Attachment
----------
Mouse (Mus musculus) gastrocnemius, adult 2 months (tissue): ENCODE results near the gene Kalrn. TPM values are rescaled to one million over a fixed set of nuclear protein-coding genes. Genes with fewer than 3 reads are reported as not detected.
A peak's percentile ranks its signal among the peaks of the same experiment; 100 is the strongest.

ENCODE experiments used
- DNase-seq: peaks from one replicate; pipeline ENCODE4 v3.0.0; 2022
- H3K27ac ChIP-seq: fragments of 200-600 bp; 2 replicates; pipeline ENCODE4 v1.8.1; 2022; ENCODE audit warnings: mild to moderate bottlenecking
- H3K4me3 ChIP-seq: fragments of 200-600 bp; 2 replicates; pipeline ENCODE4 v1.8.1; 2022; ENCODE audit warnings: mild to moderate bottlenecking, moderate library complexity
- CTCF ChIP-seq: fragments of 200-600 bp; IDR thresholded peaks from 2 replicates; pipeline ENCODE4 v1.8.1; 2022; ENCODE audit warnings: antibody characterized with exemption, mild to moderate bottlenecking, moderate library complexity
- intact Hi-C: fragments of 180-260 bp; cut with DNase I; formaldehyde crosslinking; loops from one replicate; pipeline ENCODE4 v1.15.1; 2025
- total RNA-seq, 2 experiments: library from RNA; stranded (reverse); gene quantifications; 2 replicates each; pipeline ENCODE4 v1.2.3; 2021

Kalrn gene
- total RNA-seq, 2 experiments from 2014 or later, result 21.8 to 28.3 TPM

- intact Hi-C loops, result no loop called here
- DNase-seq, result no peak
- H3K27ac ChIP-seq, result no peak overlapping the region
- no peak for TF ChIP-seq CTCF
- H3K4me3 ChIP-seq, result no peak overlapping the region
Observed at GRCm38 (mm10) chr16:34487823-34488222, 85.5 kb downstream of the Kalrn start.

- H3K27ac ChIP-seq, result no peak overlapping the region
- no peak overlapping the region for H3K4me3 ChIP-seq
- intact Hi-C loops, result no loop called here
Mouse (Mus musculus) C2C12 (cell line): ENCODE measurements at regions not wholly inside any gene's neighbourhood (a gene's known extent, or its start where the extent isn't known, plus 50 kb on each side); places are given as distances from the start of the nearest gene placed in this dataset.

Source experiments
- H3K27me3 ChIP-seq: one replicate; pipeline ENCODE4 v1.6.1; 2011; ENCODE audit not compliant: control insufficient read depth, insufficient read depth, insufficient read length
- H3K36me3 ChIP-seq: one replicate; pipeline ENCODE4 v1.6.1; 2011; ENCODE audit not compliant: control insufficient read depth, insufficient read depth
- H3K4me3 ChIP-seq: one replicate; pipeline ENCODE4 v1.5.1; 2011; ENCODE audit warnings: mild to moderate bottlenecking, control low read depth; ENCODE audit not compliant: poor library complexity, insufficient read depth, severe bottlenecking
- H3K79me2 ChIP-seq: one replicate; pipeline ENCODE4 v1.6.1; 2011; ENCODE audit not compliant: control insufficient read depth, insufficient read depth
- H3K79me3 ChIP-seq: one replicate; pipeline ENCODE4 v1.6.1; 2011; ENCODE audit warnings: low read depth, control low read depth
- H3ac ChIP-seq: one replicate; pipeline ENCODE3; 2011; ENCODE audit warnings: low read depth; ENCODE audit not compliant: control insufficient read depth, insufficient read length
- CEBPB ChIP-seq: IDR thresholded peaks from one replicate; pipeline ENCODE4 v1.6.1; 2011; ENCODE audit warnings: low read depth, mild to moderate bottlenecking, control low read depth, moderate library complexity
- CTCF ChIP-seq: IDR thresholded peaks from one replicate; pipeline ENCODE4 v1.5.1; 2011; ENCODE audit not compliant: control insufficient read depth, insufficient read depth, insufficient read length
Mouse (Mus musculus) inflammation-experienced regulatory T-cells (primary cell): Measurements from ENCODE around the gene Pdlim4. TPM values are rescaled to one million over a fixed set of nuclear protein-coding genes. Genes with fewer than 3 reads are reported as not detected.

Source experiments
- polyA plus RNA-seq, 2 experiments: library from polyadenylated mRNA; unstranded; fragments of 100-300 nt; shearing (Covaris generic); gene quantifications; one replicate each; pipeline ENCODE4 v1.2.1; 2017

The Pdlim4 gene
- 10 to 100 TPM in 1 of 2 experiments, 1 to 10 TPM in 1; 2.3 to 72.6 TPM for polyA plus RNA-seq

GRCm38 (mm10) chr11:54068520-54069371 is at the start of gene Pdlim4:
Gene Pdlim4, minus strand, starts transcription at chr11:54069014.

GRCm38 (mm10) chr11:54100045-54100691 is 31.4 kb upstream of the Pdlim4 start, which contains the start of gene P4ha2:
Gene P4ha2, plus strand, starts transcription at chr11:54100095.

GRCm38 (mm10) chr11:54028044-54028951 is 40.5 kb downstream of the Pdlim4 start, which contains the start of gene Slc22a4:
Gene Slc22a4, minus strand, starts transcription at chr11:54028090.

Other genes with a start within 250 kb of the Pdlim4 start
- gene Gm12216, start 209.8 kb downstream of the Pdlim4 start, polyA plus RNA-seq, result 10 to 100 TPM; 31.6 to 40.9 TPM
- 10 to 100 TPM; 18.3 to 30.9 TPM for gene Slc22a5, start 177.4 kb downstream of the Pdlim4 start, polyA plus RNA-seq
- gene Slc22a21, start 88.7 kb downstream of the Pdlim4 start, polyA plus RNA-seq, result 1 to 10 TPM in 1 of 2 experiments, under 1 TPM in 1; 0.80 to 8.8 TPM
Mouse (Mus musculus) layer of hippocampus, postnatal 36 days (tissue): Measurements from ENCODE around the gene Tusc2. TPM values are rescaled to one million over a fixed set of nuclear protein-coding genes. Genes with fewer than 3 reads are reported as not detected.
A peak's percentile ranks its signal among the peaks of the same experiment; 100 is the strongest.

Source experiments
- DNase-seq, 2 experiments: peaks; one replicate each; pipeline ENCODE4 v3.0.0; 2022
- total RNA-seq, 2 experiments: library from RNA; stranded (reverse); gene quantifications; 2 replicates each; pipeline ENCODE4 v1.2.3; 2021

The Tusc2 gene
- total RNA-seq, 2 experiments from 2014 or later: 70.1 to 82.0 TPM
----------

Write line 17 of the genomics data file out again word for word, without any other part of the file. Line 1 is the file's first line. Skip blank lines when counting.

Observed at GRCm38 (mm10) chr16:34487823-34488222, 85.5 kb downstream of the Kalrn start.